The Indian Rheumatology Association
The Professional Organization of Rheumatologists and other Health Professionals in India
Systemic Lupus Erythematosus

What is SLE (Lupus)?
SLE [Systemic lupus erythematosus] is an autoimmune disease involving multiple body organs, usually
affecting women of childbearing age. Our immune system normally protects us against infections, but in illnesses such as lupus it attacks the body's own tissues. The symptoms depend on the organ affected
like joints, skin, kidneys, brain etc.

What happens in lupus?
Tirendness, joint pains and skin rashes are common. You may have a rash over parts of the body that are exposed to the sun. A butterfly-shaped rash over the cheeks and the bridge of the nose, mouth ulcers, hair loss and joint pains are common. You may also develop problems in other internal organs like kideneys(protein in urine, high blood pressure etc.), the brain(abnormal behavior, depression, fits, stroke), heart, lungs, blood ( anemia, low platelets, abnormal bleeding or clotting ), and other systems.

Who suffers from Lupus?
Lupus is about nine times as common in women as in men.

Lupus is more common in younger women. Lupus also affects children but only rarely.
We don't know exactly why this happens.

Why does Lupus occur?
Our immune system is the army protecting us from foreign foes. In Lupus, the protecting army gets abnormal and fails to recognize its own tissues and attacks them. This is probably caused by a combination of environmental, hormonal and genetic factors.

Lupus isn't contagious and is not directly inherited from your parents, though some of the genes inherited from parents may contribute to the development of the disease.

Are there any long-term risks in Lupus?
Lupus is a variable and unpredictable condition and can be life threatening for a minority of patients whose vital organs like kidneys, brain, heart, blood etc. are affected. However, with modern treatments and careful monitoring of the condition the disease can be brought under in most patients.

Anything more that I should know?
Keep out of the sun: Use a sun-blocking cream, SPF 25 a greater.

Contraception: You should use contraception pills that contain only progesterone or low-dose estrogen, or consider phyiscal/barrier mehods of contraception. Your treating doctor might help.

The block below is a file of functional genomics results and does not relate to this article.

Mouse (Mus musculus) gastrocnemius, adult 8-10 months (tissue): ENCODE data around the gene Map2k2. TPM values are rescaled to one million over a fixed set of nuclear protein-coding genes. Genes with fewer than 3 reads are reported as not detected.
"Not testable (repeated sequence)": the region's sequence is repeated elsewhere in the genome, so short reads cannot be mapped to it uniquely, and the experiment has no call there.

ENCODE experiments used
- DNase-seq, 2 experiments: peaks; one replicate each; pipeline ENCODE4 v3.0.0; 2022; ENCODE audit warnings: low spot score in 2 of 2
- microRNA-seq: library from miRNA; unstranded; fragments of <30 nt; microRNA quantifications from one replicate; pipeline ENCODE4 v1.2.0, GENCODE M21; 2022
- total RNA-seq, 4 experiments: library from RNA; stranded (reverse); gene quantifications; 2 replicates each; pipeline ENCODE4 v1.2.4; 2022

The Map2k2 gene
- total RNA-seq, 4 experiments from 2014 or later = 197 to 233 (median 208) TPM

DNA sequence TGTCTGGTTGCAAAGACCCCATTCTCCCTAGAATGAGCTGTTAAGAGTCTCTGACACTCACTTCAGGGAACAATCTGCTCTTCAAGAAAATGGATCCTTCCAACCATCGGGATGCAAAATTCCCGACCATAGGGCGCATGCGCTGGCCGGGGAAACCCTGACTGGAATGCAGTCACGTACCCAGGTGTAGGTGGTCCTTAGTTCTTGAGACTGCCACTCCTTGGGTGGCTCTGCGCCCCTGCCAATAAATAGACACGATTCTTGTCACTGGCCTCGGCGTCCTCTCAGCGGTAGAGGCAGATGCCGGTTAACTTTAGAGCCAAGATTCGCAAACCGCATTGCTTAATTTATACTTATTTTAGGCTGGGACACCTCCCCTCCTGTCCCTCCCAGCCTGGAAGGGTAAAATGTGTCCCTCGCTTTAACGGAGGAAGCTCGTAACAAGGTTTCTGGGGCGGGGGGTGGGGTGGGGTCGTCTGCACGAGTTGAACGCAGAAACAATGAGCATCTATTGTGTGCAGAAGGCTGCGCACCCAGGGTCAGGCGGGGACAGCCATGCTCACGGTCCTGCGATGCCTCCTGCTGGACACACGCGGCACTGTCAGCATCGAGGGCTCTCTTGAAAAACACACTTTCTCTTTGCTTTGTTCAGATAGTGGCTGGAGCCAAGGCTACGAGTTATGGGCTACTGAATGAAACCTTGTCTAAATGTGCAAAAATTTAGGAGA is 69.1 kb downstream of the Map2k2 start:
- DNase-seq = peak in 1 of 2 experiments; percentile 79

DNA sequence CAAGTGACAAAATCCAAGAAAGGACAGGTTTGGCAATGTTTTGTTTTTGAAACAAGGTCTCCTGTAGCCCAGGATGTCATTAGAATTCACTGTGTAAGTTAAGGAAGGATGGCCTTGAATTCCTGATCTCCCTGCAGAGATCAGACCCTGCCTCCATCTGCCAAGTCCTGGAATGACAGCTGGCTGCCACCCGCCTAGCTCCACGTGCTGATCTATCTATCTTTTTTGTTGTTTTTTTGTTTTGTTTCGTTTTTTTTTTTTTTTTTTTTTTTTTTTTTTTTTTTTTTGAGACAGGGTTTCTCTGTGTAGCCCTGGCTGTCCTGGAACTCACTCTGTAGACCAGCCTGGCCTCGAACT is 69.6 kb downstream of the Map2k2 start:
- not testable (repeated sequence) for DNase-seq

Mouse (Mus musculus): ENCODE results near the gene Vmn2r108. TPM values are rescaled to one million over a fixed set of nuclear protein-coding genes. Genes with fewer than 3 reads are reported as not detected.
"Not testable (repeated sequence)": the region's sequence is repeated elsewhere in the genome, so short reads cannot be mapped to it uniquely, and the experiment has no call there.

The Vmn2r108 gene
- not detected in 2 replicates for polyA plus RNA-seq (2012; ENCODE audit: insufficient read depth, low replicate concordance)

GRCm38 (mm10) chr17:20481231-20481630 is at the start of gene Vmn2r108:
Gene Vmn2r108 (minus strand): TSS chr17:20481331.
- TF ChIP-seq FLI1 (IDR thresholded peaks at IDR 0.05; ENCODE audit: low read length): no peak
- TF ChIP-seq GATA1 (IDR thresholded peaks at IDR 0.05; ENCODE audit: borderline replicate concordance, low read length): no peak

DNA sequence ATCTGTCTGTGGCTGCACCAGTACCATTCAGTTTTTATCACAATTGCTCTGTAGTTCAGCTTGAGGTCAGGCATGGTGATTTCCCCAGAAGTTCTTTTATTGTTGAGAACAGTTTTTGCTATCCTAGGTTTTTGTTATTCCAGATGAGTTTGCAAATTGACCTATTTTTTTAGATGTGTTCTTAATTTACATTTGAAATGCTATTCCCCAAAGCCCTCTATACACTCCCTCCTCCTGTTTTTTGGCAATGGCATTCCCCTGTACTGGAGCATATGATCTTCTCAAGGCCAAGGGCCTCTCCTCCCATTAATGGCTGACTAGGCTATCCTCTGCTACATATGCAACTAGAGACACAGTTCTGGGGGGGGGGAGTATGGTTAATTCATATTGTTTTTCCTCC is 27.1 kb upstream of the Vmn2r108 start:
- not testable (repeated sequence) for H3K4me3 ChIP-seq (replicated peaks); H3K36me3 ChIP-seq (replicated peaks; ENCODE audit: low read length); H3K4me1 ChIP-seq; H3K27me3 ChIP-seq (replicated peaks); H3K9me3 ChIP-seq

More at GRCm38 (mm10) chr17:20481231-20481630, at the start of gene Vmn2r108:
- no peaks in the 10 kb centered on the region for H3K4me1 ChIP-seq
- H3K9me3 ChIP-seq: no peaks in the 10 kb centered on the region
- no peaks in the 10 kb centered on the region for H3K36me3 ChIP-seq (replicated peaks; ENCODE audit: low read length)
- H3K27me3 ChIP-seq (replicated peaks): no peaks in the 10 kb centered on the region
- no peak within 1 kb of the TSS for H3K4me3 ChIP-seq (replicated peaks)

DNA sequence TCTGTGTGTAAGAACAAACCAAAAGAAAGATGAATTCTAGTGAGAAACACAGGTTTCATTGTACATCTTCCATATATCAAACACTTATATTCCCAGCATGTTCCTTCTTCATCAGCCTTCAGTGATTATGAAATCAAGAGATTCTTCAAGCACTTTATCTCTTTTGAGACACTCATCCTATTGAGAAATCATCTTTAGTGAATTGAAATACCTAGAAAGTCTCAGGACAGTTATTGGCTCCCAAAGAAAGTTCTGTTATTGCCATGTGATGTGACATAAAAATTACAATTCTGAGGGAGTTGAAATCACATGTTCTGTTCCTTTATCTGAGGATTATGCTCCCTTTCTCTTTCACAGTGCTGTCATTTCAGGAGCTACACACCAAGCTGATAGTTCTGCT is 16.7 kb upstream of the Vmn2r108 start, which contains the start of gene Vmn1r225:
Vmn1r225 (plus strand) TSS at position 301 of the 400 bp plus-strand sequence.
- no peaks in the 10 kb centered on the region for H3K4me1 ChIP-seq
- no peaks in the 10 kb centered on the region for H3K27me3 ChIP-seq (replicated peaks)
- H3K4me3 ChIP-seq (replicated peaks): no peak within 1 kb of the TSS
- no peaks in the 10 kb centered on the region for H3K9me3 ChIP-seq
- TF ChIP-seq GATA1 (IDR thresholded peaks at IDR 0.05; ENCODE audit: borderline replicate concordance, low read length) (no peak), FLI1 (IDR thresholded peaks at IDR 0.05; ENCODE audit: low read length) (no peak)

Infections: If you have Lupus, and especially if you are on immunosuppressive drugs, then you will more prone to infection. Take sensible precautions and avoid contact with family and friends who are known to have infectious diseases like tuberculosis, chickenpox etc.

Vaccinations: Check with your doctor if you might need vaccinations.

Stress: Stress will make your illness seem worse even if it dosen't affect the course of the disease. Learn how to manage any in your life.

Fatigue: Tirendness can be a significant problem. Specific causes of fatigue such as anemia or an underactive thyroid gland can be identified by a blood test and treated.

How is Lupus diagnosed?
A diagnosis of Lupus is made based on symptoms, a physical examination, and the results of blood tests like anti- nuclear antibody (ANA) test, Anti-DNA antibody test etc.

How is Lupus managed?
Lupus cannot be cured but it can be controlled. A number of different drugs may be needed depending on which symptoms you experience.

What are the various drugs to treat Lupus?
Skin rashes can be treated with creams containing steroids and/or with hydroxychloroquine tablets. They are also effective at treating most other problems in Lupus. Other drugs like steroids, azathioprine, cyclophosphamide, mycophenolate, cyclosporine etc are often used by doctors to treat Lupus. The drugs and modality of treatment depends on the organ involved. You might also require other drugs like blood pressure lowering drugs, calcium, etc. These are taken care of by your doctor/rheumatologist and you are advised to follow their advice.It is extremely dangerous to take or to stop these drugs on your own.Further, you require regular follow up with your doctor. Please keep your doctor informed about any problems while taking them or in case you develop new illness or contemplate or become pregnant.

Day to day activities

Exercise: Exercise as advised by your doctor can improve fitness without putting too much strain on the joints.

Diet and nutrition: There is only limited evidence available on the effect of diet in controlling Lupus. However, people with Lupus have an increased risk of having a heart attack or stroke. Therefore, it is important to take less fat and salt in your dietand stop smoking.

Pregnancy and Lupus
If you thinking of having a baby, discuss your plans with doctor before conception. There is conflicting evidence whether pregnancy is likely to cause a flare -up of Lupus. If the disease is well under control at the time baby is conceived, and you do not have kidney disease, you will number probably go through pregnancy with little trouble. A small number of women with very severe Lupus may be advised against having a baby as pregnancy can put a great strain on the heart, lungs and kidneys.The doctor looking after your preganancy check for this and consult your rheumatologist if necessary.

If you have high levels of antiphospholipid antibodies, then there is an increased risk of miscarriage.There is a small risk that babies born to Lupus mothers may have neonatal (newborn) Lupus syndrome.This means the baby may have a rash and / or a slow heartbeat. Most babies born to mothers with Lupus will be fine.Doctors are naturally cautious about which drugs are used during pregnancy. However, if required, some drugs like hydroxychloroquine, steroids and azathioprine are continued during pregnancy.









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